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Vol. LXV, No. 19
September 13, 2013
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Nationals Pitchers Strikeout Batters, Childhood Illnesses

Most baseball games begin with the classic “play ball” exclamation. But at Washington Nationals games, “and raise some money” should be tacked on to the end of the expression.

The Nationals baseball team has joined forces with Washington Area Toyota Dealers to raise funds for the Children’s Inn at NIH through the “K’s for Kids” program. For each strikeout made by a Nationals pitcher, the dealers donate $37 to the inn. The donation increment of $37 was selected as a nod to famed Nationals pitcher Stephen Strasburg’s jersey number.

Meredith Daly, media relations manager at the inn, recalls that representatives of the Toyota dealers pitched the K’s for Kids program prior to the 2012 baseball season “with a proposal to support children through baseball strikeouts—helping to strikeout serious illness.” Jim Coleman, one of the representatives, explained that the local Toyota dealers were initially involved with the Nationals and Strasburg, but hoped to expand the program. After looking for a local charity to benefit for the 2012 baseball season, he found “there is nothing better than raising money and awareness for the Children’s Inn at NIH.”

A successful K’s for Kids program during the 2012 season led to a continued partnership for 2013. The 2012 season featured a combined 1,325 strikeouts by Nationals pitchers, amounting to a $50,000 donation to the inn.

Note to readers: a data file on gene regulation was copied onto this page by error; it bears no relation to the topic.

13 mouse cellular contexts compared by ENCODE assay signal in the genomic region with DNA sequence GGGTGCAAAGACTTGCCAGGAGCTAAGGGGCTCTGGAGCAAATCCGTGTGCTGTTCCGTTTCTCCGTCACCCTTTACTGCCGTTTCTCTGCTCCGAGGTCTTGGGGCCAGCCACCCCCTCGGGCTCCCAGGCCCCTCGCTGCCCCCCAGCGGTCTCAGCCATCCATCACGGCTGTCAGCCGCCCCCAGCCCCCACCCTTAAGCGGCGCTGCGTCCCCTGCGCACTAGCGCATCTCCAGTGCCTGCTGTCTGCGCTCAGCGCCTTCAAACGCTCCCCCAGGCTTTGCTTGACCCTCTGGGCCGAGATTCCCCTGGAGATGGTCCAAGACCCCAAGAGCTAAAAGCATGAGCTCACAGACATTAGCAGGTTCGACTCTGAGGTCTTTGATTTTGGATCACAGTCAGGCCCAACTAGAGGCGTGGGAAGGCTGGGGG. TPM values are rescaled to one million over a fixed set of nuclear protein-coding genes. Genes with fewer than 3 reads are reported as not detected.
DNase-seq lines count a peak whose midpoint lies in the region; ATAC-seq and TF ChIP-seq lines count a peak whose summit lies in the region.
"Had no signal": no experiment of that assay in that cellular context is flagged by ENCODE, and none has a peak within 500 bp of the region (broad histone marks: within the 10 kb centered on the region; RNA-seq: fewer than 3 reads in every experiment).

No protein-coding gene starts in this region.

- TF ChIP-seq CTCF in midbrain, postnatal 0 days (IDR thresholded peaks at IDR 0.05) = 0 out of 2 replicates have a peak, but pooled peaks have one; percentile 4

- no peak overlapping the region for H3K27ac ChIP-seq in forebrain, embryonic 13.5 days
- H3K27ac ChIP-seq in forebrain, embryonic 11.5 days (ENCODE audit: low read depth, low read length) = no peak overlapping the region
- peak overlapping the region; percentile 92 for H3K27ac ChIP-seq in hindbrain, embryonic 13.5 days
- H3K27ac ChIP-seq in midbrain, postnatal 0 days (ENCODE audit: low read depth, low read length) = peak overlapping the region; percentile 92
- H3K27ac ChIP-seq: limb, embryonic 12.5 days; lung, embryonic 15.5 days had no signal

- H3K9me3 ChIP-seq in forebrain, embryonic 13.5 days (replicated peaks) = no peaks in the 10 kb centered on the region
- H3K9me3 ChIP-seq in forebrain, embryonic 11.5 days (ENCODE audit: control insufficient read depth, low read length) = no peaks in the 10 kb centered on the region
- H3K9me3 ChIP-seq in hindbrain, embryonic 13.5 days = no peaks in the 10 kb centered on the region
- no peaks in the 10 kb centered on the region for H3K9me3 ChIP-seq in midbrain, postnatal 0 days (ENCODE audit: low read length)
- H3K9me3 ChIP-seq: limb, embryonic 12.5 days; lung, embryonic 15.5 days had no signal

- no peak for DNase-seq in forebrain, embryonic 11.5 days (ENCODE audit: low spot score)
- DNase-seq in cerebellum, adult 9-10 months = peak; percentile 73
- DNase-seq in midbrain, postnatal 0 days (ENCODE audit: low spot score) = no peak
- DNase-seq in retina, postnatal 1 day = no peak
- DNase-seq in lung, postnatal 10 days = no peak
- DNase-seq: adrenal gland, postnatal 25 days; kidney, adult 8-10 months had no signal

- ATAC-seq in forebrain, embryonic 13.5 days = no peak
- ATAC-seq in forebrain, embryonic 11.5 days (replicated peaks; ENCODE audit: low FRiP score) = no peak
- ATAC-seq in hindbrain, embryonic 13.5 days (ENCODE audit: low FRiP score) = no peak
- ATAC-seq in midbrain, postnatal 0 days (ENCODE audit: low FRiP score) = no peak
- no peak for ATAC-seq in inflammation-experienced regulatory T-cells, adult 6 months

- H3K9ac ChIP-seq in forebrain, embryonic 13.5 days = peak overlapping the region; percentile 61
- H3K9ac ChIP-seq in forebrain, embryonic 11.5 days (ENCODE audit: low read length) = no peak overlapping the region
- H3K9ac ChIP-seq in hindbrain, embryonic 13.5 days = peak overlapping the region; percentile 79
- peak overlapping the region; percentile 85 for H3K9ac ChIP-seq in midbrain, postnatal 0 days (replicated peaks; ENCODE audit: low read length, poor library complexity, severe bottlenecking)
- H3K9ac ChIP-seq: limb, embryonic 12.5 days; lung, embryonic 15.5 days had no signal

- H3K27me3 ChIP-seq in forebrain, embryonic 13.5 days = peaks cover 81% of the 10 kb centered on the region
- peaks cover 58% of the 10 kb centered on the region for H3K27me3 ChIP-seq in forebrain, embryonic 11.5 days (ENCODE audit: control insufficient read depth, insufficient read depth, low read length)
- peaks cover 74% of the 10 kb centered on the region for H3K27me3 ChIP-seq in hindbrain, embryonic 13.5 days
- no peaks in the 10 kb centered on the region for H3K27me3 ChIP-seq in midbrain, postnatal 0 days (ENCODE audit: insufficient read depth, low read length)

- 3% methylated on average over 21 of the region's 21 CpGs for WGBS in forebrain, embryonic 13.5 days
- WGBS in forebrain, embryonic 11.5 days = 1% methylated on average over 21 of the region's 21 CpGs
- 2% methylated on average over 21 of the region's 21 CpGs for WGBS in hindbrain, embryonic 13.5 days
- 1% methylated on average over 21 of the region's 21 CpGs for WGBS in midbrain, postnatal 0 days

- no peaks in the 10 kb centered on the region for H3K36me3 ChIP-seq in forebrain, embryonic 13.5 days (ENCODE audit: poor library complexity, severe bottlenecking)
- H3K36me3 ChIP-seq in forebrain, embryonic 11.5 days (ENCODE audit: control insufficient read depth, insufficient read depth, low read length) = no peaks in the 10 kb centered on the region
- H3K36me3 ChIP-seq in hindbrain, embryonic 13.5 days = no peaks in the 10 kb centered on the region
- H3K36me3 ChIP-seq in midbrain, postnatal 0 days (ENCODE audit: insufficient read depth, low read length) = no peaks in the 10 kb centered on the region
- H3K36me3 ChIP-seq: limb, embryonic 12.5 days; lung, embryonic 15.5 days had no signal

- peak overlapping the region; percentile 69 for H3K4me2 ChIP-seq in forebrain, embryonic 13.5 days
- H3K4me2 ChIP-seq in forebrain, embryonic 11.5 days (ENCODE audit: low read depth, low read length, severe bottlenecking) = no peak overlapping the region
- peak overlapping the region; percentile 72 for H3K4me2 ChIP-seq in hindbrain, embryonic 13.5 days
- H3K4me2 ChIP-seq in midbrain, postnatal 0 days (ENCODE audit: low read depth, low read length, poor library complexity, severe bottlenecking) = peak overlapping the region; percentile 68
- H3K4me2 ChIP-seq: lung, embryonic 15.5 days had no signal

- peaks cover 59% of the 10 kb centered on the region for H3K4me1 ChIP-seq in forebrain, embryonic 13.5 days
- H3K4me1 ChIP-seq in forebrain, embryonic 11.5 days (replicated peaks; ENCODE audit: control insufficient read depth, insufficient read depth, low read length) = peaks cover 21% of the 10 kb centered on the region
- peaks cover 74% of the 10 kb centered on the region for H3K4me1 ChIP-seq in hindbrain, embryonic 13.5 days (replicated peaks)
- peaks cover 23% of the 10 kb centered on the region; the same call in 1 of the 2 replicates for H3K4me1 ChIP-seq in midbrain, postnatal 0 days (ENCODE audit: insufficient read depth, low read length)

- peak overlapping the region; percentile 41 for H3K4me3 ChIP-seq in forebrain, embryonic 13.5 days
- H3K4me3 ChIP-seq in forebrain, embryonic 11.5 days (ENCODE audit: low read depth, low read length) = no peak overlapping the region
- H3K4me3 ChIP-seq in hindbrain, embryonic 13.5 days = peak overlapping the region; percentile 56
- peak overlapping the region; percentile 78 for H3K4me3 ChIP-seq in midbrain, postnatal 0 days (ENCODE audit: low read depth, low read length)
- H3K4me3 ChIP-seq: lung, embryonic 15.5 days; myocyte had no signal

The Merck Foundation Co., which has been an ardent inn supporter since helping to build the structure, provided a matching grant opportunity for any inn donors through Aug. 20. The Toyota dealers responded by sending a portion of the K’s for Kids check—$40,000—to the inn so that the donation could be doubled through the matching grant. A Sept. 16 check presentation is scheduled at the Nats game against this season’s top rival, the Atlanta Braves. In addition to monetary donations, Washington Area Toyota Dealers provide 25 tickets for inn families to attend Nationals games and enjoy dinner. Coleman said a game last season in which NIH associates and inn residents were recognized on the field with Strasburg was “a great event.”

Inn CEO Kathy Russell said, “Nats games are a terrific outing for our families who need a break from the stress of tests and treatments.” Daly added, “The goal of the program is not only to financially support the inn, which it has [done] tremendously, but also to give families a chance to get away, to help them forget about the real reasons they come to the NIH—to give kids a chance to be kids and have fun at a ballgame.”

Regardless of the number in the win column or whether they win the World Series this season, the Nationals are still winners in the NIH community by stepping up to the plate for the Children’s Inn. As Daly quipped, “Even when the Nats lose, the inn wins!”


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